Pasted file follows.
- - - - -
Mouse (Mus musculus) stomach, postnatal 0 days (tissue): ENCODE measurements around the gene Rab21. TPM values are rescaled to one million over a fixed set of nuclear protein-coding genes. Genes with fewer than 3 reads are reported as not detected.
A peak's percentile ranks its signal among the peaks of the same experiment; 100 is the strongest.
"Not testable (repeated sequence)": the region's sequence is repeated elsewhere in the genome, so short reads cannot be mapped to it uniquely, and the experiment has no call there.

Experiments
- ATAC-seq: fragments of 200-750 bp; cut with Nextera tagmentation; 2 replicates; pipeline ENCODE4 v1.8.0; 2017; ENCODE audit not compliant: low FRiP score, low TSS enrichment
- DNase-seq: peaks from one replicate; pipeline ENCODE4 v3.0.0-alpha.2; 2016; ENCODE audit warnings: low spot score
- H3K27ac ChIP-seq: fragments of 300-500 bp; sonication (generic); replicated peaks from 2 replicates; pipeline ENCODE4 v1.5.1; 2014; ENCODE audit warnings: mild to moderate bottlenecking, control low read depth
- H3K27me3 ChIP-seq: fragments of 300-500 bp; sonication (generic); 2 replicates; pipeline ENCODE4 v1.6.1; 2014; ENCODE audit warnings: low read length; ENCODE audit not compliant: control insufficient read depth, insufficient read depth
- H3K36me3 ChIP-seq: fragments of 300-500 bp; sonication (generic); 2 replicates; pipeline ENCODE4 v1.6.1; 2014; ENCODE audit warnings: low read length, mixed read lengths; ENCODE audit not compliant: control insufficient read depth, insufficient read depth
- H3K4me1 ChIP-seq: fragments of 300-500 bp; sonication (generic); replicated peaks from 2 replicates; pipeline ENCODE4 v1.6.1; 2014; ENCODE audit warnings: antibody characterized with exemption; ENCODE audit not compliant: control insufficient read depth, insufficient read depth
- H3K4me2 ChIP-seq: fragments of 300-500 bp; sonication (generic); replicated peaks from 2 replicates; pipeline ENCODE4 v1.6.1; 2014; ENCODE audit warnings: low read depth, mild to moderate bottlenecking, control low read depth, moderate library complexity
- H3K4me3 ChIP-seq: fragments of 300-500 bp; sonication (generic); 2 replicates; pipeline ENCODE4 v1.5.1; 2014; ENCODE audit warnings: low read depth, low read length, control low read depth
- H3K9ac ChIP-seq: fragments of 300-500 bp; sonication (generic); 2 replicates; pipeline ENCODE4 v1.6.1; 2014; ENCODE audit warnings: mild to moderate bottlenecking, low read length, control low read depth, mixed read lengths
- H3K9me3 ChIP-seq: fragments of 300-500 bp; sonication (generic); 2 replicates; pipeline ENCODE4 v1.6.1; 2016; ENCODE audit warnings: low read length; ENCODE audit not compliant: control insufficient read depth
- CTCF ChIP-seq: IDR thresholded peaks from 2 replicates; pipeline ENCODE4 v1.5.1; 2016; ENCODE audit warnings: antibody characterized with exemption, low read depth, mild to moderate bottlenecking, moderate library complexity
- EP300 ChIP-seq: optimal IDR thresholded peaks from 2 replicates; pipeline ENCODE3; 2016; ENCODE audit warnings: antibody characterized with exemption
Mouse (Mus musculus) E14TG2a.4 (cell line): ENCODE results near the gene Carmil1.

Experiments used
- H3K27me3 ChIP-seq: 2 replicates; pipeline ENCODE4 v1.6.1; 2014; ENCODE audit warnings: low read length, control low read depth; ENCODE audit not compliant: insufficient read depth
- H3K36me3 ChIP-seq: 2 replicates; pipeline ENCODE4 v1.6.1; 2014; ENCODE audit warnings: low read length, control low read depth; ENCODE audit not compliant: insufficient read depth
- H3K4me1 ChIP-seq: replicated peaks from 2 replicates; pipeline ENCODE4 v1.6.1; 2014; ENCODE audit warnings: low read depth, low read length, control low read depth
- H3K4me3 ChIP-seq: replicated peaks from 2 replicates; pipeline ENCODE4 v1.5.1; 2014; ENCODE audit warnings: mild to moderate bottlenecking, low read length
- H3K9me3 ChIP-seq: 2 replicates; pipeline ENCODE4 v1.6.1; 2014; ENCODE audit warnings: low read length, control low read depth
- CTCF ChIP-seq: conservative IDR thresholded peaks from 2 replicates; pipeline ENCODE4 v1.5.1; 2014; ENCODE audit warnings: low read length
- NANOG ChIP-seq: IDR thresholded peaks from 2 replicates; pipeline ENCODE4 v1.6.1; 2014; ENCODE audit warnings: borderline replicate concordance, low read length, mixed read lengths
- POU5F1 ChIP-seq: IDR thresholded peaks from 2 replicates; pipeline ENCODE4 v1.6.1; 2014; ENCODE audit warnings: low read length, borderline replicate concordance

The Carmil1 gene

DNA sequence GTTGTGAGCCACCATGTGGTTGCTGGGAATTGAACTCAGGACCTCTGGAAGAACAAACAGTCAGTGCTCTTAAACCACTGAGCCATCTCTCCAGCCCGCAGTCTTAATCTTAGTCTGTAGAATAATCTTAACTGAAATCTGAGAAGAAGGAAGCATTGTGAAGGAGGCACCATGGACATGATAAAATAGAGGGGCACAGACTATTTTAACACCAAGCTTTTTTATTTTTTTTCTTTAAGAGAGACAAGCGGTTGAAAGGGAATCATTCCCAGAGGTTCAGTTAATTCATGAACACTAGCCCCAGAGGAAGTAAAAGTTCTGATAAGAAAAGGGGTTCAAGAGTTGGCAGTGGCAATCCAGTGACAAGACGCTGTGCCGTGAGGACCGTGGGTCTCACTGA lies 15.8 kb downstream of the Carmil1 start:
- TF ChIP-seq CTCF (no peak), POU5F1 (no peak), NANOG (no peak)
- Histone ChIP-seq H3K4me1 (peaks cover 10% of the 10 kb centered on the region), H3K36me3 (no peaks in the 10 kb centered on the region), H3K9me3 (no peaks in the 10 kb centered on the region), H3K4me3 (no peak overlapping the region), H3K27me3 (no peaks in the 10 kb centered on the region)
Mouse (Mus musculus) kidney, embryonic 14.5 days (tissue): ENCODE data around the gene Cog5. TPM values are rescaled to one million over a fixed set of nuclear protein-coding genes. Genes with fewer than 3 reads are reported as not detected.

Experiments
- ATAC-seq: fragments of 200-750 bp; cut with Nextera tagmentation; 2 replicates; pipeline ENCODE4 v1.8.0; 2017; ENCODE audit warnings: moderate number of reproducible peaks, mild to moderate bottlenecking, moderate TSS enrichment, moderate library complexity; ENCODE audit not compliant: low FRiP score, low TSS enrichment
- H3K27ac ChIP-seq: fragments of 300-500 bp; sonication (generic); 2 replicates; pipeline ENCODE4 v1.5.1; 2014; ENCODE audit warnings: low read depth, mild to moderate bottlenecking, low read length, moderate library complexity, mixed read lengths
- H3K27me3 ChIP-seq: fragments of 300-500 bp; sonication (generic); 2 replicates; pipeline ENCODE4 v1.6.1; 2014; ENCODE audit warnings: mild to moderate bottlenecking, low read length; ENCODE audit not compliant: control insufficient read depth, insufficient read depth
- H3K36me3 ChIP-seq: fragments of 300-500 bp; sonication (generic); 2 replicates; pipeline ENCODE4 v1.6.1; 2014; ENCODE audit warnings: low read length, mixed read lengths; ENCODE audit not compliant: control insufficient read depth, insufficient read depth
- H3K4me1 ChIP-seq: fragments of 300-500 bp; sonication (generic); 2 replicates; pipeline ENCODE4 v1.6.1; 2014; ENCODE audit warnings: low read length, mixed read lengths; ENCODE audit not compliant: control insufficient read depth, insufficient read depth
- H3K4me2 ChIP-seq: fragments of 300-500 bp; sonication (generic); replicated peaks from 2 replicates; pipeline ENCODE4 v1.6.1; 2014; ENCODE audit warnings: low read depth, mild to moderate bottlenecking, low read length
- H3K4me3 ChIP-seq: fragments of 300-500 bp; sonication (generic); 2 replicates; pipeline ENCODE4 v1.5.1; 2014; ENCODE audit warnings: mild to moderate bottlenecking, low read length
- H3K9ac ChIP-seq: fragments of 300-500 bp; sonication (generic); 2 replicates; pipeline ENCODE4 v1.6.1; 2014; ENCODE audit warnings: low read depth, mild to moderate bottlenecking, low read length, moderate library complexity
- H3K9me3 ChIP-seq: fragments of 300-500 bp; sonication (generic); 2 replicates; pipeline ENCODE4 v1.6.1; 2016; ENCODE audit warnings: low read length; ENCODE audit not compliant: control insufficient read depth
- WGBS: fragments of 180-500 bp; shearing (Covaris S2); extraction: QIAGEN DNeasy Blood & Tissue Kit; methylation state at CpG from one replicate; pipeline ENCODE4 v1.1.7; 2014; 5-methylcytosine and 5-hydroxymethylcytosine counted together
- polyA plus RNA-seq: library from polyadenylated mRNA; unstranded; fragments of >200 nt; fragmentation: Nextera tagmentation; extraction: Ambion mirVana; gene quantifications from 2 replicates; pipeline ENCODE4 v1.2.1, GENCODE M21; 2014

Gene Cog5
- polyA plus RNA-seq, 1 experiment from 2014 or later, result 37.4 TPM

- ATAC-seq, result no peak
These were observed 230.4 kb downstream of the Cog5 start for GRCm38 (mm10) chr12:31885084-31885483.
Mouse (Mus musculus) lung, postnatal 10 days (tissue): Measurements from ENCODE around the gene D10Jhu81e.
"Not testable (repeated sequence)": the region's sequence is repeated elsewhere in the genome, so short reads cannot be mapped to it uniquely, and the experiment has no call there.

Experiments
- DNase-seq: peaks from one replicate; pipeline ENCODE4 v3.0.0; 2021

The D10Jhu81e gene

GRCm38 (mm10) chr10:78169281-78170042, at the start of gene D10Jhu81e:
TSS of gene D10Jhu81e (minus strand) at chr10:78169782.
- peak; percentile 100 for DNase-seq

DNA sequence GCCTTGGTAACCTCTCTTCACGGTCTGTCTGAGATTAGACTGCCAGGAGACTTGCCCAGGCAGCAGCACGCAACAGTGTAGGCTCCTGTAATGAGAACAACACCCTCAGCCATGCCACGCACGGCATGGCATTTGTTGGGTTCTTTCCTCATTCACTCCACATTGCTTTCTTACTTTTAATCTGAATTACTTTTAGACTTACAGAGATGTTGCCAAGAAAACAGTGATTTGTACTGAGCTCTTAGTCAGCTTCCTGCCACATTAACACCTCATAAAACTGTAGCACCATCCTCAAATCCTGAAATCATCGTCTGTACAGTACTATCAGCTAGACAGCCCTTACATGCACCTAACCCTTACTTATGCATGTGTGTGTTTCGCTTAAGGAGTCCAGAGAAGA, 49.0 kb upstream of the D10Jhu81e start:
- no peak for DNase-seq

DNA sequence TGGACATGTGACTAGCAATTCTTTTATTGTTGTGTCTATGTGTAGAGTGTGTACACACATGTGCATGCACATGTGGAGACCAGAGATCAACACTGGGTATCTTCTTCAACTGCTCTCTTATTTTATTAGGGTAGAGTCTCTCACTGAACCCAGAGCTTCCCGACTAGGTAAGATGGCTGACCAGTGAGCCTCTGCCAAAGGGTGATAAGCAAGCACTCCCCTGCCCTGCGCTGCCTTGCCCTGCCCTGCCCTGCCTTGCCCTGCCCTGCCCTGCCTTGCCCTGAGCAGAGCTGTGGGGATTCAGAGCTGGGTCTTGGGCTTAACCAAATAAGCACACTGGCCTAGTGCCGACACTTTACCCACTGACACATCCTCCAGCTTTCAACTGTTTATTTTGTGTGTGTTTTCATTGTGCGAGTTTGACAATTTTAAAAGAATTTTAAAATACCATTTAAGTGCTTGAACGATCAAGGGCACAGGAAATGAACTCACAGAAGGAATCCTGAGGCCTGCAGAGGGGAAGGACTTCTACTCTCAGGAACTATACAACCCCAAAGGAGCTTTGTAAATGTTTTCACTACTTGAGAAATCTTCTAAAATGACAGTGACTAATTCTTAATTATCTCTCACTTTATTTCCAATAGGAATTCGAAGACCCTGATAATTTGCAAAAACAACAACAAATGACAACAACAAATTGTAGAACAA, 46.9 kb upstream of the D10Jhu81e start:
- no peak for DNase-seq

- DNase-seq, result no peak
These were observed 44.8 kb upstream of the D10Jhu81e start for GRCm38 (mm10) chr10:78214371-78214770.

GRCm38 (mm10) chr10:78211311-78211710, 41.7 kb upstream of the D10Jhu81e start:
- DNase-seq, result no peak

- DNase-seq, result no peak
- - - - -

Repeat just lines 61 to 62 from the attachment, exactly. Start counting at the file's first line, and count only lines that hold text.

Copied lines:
These were observed 44.8 kb upstream of the D10Jhu81e start for GRCm38 (mm10) chr10:78214371-78214770.

GRCm38 (mm10) chr10:78211311-78211710, 41.7 kb upstream of the D10Jhu81e start: